California residents are heading to the polls for a special election on a series of budget measures to tackle the state’s multi-billion dollar deficit.
Gov Arnold Schwarzenegger says the steps are vital and has warned of deep spending cuts and the sale of state property even if the measures pass.
California is facing a shortfall of at least $15.4bn (£9.9bn).
But opinion polls suggest voters are either unconvinced or confused by most of the proposed measures.
California’s budget woes show little signs of easing. Earlier this year, the state raised taxes and cut spending to tackle a shortfall of $42bn but amid the global economic slowdown, tax revenues are down and the state is still in the red.
Voters are being asked to consider six measures – five specifically targeted at shoring up the state’s shaky finances.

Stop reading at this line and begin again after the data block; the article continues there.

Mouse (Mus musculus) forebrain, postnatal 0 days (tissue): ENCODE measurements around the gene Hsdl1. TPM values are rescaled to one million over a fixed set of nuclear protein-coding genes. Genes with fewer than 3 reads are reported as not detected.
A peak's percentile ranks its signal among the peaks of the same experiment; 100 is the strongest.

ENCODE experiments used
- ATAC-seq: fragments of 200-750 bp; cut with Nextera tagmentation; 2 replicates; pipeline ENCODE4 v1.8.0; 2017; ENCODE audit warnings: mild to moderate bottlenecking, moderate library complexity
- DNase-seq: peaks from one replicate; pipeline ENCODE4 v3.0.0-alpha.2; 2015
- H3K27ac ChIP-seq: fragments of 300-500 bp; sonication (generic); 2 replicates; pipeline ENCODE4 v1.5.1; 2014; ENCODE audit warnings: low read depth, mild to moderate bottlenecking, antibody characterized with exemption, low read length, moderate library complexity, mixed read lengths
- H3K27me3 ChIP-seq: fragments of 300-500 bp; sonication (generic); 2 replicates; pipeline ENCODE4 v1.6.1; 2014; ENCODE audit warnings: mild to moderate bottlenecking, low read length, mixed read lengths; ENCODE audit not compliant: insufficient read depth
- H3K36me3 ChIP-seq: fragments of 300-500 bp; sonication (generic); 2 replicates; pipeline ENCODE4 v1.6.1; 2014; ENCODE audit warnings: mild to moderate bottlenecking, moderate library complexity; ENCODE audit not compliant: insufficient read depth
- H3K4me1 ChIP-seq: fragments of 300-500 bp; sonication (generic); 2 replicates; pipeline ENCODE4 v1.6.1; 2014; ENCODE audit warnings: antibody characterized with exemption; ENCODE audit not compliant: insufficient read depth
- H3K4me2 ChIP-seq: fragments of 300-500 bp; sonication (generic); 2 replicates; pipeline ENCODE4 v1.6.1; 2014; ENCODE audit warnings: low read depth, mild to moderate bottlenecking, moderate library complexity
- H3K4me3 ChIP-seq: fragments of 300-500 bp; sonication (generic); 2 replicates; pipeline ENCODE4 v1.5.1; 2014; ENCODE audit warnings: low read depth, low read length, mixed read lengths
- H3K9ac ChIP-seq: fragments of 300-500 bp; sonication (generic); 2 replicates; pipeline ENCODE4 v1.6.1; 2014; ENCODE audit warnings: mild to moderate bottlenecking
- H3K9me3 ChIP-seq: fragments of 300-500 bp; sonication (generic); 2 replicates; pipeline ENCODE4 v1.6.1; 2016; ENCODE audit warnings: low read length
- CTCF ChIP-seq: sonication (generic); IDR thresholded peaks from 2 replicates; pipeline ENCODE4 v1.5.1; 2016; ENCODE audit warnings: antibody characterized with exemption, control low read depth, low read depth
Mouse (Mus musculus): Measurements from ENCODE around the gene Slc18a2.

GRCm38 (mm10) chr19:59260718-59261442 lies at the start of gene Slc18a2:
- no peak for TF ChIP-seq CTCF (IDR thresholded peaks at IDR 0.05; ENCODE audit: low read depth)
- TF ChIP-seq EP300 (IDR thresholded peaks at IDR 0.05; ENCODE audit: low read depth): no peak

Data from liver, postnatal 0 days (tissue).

- Proposition 1A: increases the state’s rainy-day reserves, puts a cap on spending and extends recent increases in sales, income and vehicle taxes for up to two additional years
- Proposition 1B: guarantees education funding but only if 1A passes as well
- Proposition 1C: allows the state to borrow $5bn against future lottery revenue
- Propositions 1D and 1E: shift money from child development and mental health programmes to the general fund.
Opinion polls suggest voters are either not persuaded or are confused by these ballot measures.
The only one that seems to enjoy general support is the additional measure, Proposition 1F, which would freeze elected officials’ pay in years when there is a budget deficit.
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